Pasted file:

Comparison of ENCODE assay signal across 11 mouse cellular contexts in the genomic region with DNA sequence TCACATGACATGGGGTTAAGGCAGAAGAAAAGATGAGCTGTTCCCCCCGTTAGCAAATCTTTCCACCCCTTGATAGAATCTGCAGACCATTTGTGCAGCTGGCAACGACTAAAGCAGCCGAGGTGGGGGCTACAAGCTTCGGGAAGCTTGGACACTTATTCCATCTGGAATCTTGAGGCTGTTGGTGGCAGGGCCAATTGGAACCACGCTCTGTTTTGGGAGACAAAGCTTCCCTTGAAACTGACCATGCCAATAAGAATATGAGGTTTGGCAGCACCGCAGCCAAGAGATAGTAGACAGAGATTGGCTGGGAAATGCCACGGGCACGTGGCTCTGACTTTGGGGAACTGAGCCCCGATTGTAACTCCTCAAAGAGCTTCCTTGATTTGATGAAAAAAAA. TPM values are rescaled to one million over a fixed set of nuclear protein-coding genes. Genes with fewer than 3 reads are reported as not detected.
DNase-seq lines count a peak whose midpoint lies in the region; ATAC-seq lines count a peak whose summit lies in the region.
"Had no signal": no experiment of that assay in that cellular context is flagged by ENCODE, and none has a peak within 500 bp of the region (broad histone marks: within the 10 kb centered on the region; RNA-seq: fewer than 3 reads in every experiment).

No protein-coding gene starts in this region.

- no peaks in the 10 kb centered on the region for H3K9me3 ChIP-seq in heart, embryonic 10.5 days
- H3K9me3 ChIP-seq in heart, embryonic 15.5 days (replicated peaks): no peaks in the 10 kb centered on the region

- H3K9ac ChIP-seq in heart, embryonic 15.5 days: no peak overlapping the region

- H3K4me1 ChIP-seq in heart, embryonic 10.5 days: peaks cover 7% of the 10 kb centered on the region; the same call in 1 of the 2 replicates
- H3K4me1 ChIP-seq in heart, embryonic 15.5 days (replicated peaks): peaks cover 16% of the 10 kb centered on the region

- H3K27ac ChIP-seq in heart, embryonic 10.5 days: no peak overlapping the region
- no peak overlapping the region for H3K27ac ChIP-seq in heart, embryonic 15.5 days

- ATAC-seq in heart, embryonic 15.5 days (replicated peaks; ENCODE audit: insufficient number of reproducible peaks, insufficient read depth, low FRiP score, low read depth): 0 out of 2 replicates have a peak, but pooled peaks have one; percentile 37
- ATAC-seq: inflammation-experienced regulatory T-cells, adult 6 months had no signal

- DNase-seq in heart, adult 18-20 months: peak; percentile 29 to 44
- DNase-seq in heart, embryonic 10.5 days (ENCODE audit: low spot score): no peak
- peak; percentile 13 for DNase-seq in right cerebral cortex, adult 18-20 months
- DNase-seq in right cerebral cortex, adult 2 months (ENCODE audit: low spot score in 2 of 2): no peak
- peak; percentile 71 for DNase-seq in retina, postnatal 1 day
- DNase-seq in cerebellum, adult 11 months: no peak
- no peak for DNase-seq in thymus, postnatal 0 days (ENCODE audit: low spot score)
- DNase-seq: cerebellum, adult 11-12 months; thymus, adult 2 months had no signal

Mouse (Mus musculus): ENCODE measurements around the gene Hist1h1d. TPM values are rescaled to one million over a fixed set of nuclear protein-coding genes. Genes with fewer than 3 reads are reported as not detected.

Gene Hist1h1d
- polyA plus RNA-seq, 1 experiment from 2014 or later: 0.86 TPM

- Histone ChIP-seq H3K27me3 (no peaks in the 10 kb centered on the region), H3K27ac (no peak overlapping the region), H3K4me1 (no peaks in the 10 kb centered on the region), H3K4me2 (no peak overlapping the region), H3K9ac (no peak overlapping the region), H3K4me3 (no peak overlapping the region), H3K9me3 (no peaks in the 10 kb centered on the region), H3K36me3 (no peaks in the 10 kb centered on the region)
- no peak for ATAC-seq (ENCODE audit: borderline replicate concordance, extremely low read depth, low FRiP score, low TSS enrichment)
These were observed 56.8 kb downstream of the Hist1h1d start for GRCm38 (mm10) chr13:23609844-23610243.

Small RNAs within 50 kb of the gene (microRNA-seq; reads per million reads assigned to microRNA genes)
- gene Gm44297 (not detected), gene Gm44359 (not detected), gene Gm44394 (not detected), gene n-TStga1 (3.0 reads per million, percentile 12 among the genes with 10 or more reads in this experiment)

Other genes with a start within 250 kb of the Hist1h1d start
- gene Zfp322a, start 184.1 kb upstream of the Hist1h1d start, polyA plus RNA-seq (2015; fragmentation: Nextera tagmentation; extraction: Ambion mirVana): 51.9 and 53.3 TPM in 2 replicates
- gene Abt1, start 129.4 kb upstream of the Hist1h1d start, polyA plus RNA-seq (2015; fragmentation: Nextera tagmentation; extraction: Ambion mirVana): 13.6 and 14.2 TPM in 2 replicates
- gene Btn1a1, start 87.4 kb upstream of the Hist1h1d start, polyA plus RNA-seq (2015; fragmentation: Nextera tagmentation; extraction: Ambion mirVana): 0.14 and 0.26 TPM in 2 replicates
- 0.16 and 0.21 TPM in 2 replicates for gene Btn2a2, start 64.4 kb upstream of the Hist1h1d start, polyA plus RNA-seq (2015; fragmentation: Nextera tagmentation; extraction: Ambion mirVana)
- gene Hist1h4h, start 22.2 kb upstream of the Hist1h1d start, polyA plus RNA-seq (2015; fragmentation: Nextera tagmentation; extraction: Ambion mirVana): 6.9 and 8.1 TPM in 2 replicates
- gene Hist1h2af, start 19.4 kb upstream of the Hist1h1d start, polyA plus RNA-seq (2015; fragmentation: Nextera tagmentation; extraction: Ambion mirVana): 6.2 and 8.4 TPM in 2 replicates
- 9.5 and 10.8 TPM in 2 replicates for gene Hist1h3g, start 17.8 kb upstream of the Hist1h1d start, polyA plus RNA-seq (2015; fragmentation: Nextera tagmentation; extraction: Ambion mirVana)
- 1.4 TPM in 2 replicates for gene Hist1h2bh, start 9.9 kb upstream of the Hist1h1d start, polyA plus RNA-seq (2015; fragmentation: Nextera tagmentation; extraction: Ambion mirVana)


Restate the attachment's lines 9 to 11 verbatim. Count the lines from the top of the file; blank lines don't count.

- H3K4me1 ChIP-seq in heart, embryonic 15.5 days (replicated peaks): peaks cover 16% of the 10 kb centered on the region

- H3K27ac ChIP-seq in heart, embryonic 10.5 days: no peak overlapping the region
- no peak overlapping the region for H3K27ac ChIP-seq in heart, embryonic 15.5 days